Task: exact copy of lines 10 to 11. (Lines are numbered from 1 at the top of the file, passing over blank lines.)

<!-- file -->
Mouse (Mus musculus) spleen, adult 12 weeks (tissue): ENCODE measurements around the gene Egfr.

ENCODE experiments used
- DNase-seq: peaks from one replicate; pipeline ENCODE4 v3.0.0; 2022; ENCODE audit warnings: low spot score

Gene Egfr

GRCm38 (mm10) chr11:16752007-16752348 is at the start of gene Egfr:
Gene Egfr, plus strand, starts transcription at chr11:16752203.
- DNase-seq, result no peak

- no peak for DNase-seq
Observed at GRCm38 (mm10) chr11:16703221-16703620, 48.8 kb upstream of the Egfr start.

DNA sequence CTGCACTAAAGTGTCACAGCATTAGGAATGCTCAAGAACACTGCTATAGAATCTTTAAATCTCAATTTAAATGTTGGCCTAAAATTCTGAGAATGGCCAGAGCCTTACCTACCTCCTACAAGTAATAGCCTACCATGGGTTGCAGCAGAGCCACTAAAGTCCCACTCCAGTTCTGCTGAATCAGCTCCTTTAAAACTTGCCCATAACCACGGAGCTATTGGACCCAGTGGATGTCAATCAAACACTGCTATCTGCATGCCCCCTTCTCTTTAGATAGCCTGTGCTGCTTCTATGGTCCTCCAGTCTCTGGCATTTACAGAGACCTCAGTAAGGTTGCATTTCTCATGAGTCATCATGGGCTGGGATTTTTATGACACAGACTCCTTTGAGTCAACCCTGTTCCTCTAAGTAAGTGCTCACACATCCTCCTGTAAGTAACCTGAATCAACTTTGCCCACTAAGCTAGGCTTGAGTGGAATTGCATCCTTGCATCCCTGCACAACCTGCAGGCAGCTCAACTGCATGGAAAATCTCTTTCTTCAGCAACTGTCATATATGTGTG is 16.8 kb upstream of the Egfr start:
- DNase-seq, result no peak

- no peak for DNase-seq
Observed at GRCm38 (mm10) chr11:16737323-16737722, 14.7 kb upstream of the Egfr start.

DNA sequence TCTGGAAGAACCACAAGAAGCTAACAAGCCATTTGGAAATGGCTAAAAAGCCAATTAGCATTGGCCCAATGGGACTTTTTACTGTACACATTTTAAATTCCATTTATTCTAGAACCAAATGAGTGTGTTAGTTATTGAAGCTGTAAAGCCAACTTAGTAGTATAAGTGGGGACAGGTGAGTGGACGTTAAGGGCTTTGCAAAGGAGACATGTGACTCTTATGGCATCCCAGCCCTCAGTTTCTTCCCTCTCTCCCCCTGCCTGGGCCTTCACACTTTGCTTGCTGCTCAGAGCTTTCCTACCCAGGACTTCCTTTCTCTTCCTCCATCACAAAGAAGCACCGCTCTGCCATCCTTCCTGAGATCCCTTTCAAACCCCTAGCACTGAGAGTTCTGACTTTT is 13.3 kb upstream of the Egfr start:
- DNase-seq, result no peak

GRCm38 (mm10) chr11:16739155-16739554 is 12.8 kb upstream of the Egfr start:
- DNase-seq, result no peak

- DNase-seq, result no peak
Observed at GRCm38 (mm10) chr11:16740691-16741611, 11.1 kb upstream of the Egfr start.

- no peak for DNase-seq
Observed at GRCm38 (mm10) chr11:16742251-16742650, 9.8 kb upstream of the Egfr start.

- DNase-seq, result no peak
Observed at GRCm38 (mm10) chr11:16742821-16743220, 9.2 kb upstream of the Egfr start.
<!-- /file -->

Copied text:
DNA sequence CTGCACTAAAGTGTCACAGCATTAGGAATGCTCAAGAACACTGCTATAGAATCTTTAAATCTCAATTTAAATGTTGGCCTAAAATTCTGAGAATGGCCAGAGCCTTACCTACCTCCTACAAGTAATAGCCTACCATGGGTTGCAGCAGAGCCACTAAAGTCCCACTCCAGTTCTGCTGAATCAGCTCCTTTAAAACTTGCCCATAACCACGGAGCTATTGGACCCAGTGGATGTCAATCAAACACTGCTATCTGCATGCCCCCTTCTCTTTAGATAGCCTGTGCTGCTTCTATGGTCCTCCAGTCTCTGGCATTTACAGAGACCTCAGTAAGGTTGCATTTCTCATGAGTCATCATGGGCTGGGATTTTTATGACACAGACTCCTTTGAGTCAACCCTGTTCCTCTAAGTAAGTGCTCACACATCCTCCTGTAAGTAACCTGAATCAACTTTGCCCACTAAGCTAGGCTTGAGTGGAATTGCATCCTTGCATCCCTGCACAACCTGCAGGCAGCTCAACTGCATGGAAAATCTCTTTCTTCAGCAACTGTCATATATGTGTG is 16.8 kb upstream of the Egfr start:
- DNase-seq, result no peak